[openstack-dev] [Cinder] [stable] [all] Changing stable policy for drivers
ben at swartzlander.org
Thu Aug 11 22:13:30 UTC 2016
On 08/10/2016 01:57 PM, Matthew Treinish wrote:
> On Wed, Aug 10, 2016 at 09:52:55AM -0700, Clay Gerrard wrote:
>> On Wed, Aug 10, 2016 at 7:42 AM, Ben Swartzlander <ben at swartzlander.org>
>>> A big source of problems IMO is that tempest doesn't have stable branches.
>>> We use the master branch of tempest to test stable branches of other
>>> projects, and tempest regularly adds new features.
>> How come not this +1000 just fix this?
> Well, mostly because it's actually not a problem and ignores the history on why
> tempest is branchless. We actually used to do this pre-icehouse and it actually
> made things much worse. What was happening back then was we didn't have enough
> activity to keep the stable branches working at all. So we'd go very long
> periods where nothing actually could land. We also often wedged ourselves where
> master tempest changed to a point where we couldn't sanely backport a fix to
> the stable branch. This would often mean that up until right before a stable
> release things just couldn't land until someone was actually motivated to try
> and dig us out. But, what more often happened was we had to just disable tempest
> on the branch, because we didn't have another option. It also turns out that
> having different tests across a release boundary meant we weren't actually
> validating that the OpenStack APIs were consistent and worked the same. We had
> many instances where a projects API just changed between release boundaries,
> which violates our API consistency and backwards compatibility guidelines.
> Tempest is about verifying the API and just like an other API client it should
> work against any OpenStack release.
> Doing this has been a huge benefit for making things actually work on the stable
> branches. (in fact just thinking back about how broken everything was all the
> time back then makes me appreciate it even more) We also test every incoming
> tempest change on all the stable branches, and nothing can land unless it works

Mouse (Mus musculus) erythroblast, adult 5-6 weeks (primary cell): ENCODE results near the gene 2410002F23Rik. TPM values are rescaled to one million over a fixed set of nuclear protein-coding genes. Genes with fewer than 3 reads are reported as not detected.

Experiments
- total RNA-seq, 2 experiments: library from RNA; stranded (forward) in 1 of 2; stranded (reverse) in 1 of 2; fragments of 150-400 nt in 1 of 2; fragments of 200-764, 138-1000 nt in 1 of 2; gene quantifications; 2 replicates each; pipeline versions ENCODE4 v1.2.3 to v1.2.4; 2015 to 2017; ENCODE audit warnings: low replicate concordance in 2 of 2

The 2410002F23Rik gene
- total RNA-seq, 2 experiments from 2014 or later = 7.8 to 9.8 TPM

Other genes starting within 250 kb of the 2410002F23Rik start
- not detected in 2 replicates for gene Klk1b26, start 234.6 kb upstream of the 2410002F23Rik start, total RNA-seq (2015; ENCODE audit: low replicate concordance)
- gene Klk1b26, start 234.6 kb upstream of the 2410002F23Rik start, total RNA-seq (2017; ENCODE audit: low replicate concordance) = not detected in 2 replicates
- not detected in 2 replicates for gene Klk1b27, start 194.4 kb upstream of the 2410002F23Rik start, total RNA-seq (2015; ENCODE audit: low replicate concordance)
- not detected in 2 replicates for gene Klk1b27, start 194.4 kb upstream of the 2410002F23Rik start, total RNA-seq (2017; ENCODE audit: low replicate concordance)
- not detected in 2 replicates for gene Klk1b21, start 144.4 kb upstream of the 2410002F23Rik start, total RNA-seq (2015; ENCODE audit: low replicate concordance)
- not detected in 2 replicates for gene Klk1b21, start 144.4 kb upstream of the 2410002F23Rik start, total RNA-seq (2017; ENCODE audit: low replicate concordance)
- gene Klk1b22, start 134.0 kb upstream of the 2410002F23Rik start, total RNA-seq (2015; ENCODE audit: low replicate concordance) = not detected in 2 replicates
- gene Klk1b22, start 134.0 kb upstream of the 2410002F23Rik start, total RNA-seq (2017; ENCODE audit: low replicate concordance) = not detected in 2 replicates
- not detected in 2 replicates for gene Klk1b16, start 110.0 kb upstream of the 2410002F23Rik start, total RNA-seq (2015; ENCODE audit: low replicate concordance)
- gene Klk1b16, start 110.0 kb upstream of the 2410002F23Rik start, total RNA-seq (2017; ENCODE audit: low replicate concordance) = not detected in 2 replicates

> on all supported branches. It means we have a consistent and stable api across
> releases. We do have occasional bugs where a new test or change in tempest
> triggers a new race in a project's stable branch. But, that's a real bug and
> normally a fix can be backported.(which is the whole point of doing stable
> branches) If it can't and the race is bad enough to actively interfere with
> things, we have a mechanism to skip the test. (but that's normally a last
> resort) Although, these issues tend to come up pretty infrequently in practice,
> especially as we slowly ramp up the stability of things over time.
> FWIW, a lot of these details are covered in the original spec for implementing
> this: (although it's definitely assumes a bit of prior knowledge about the
> state of things going on when it was written)
I still don't agree with this stance. Code doesn't just magically stop
working. Code breaks when things change which aren't version controlled
properly or when you have undeclared dependencies.
Yes, managing dependencies and doing version control is a lot of work. I
understand that the tempest team is strapped for resources. However
simply declaring that the solution is to stop doing version control is
an epic failure. I read the spec above and it sounds like cry for help
rather than a well thought out idea.
Personally I would be interested in helping improve this situation, but
I think the proper way to improve it is to actually do version control
of everything that matters and use dependency management. If you do this
correctly, then maintaining the old stuff stops being a chore because it
never breaks. By definition, if a stable branch breaks without a change
going into it, you failed at doing dependency management.
I'm not sure how I even could help with the current situation. It feels
like we've dug ourselves into a hole and the plan of record is to get
used to living underground. Does anyone have a will to make thing better
and get to a place where stable branches could reasonably expected to
remain stable for months or years without constant fixing?
> -Matt Treinish
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